Jason Hartman bought his first rental property when he was only twenty, so we’re confident that you can too! But it can feel overwhelming and impossible in the early states. There’s a lot of advice out there, and a lot of it is great—but a lot of it is bad too. We recommend looking at the Ten Commandments of Investing to give you a solid foundation—but we’ve got a few tips and tricks now.
First, know that real estate investment is a lifelong strategy for building wealth. It’s not going to make you rich overnight, and you’ll probably make some mistakes. Think about it before jumping in—but then be prepared to make passive income for a lifetime!
We’ve talked about it before, but you don’t have to be an expert to get into investing. It’s a big industry, and you certainly don’t have to specialize in every part of that. There are plenty of experts who can give you tailored advice, so don’t feel pressured to know it all. Do your research though—having a knowledge base from which to work is helpful. Search the internet for useful blogs, podcasts, and online seminars and develop a real estate vocabulary that will make you sound like a professional.
Consider connecting with other real estate investors, especially those investing in the areas you are looking at. Pick their brains and look at their properties. Learn from their mistakes.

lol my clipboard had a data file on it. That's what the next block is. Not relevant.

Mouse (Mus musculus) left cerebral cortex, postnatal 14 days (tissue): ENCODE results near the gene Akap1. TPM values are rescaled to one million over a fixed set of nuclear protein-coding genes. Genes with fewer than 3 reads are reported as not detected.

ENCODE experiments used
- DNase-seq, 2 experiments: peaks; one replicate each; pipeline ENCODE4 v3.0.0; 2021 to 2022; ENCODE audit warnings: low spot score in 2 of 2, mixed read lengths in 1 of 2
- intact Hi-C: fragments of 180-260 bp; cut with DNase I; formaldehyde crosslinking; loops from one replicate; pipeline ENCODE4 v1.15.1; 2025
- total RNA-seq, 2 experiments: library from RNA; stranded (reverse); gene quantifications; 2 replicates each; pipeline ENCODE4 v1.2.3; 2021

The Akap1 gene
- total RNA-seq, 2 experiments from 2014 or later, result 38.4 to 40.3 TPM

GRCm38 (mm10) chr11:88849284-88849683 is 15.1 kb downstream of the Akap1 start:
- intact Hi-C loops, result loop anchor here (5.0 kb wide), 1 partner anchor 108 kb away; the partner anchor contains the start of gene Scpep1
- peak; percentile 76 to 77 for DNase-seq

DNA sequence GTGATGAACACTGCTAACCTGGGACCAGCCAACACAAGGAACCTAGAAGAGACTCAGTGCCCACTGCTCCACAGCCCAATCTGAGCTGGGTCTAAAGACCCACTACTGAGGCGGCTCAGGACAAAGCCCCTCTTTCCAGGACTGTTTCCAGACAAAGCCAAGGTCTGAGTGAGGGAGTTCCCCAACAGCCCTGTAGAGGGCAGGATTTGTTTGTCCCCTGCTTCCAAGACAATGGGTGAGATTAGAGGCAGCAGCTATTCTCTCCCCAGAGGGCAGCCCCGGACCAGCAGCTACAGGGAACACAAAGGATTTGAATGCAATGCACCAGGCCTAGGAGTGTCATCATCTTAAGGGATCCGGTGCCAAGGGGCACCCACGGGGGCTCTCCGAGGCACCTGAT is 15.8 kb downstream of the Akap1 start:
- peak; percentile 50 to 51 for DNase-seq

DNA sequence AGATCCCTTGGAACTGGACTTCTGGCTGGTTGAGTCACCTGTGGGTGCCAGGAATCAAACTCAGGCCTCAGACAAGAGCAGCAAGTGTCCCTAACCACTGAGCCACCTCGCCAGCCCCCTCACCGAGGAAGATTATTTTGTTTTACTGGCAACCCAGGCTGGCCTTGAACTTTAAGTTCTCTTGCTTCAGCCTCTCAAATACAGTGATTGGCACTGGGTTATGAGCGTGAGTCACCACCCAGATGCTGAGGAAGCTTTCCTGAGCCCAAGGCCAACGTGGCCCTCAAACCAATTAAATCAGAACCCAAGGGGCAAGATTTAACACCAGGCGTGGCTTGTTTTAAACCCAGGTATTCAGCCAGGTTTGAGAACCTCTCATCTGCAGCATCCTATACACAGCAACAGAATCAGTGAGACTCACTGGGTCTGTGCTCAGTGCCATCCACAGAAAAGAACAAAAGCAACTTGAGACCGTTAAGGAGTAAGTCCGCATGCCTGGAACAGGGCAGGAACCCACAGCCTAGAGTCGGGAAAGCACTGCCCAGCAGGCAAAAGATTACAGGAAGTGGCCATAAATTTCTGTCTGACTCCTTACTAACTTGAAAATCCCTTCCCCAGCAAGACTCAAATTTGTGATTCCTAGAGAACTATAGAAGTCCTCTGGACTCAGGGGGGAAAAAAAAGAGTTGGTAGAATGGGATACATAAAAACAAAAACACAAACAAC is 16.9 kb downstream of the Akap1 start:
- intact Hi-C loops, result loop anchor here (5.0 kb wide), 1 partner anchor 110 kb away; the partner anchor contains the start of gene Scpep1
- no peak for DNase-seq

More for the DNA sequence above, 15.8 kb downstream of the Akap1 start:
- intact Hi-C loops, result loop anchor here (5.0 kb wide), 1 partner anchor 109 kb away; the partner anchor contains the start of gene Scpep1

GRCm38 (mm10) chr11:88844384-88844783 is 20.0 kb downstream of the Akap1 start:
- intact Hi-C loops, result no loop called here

Be creative in funding your attempts to invest and increase your personal wealth. Approach investment by asking how you might accomplish something instead of simply accepting that you can’t. You may have to sacrifice other things, but you can make it happen. Ultimately, you’ll be able to afford the luxuries you desire. Short term sacrifice for long term rewards. Write it all down—your goals, how you’re going to accomplish them, what you’ll do once they’re achieved. Having a plan in writing makes it more likely that you’ll be able to achieve it.
If you have a day job, don’t quit it just yet. Income properties are great sources of extra income, but (especially if you’re just beginning) shouldn’t account for your primary income. Remember that your property or properties are a business—as such, keep them organized, clean, etc. Think of yourself as a business owner and act accordingly. It isn’t a hobby or even a job, but you certainly own the business.
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The Young Wealth Team